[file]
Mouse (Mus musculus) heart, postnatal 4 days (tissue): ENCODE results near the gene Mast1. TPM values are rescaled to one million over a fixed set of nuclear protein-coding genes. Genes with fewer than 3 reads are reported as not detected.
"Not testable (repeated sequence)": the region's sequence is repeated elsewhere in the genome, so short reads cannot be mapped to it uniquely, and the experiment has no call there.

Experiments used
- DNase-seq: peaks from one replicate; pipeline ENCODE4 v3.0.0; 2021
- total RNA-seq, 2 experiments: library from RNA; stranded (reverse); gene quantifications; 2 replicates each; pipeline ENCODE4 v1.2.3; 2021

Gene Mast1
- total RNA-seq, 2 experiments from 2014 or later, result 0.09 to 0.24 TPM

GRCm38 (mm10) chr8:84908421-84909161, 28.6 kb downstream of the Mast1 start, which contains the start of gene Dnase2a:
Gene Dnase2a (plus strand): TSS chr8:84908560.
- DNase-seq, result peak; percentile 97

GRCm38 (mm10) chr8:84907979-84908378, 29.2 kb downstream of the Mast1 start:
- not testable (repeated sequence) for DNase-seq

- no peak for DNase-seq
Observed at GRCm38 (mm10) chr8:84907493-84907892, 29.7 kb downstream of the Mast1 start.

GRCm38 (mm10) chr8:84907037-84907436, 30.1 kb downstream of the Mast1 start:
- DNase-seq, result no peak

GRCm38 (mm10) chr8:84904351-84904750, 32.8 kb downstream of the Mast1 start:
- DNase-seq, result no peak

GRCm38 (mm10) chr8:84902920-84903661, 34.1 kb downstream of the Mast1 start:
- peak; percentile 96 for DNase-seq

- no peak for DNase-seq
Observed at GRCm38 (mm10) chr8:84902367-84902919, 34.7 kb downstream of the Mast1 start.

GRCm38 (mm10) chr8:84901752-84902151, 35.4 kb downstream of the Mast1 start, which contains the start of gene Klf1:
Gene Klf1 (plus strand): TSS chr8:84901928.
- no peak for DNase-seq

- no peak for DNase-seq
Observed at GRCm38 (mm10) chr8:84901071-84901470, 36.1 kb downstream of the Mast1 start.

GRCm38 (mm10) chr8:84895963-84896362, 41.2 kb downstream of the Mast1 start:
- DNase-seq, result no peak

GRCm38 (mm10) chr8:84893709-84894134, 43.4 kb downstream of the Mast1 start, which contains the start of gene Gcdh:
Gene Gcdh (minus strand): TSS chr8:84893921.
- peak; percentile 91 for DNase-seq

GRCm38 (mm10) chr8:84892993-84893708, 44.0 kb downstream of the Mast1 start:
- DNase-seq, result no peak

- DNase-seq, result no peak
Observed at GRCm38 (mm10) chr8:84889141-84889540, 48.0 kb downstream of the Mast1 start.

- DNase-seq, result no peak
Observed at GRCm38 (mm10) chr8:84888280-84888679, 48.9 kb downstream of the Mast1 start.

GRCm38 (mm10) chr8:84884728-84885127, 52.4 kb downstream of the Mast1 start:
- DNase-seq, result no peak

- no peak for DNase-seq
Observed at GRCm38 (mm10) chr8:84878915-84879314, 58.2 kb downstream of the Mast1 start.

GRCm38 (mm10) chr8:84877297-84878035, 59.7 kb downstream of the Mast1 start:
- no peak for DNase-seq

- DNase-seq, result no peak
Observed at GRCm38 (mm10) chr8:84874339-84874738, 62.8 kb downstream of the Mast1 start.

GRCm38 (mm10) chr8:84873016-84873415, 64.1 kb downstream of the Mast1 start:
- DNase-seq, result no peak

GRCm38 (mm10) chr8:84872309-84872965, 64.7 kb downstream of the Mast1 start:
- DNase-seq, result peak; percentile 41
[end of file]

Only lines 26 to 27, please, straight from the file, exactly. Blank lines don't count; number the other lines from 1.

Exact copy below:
- no peak for DNase-seq
Observed at GRCm38 (mm10) chr8:84901071-84901470, 36.1 kb downstream of the Mast1 start.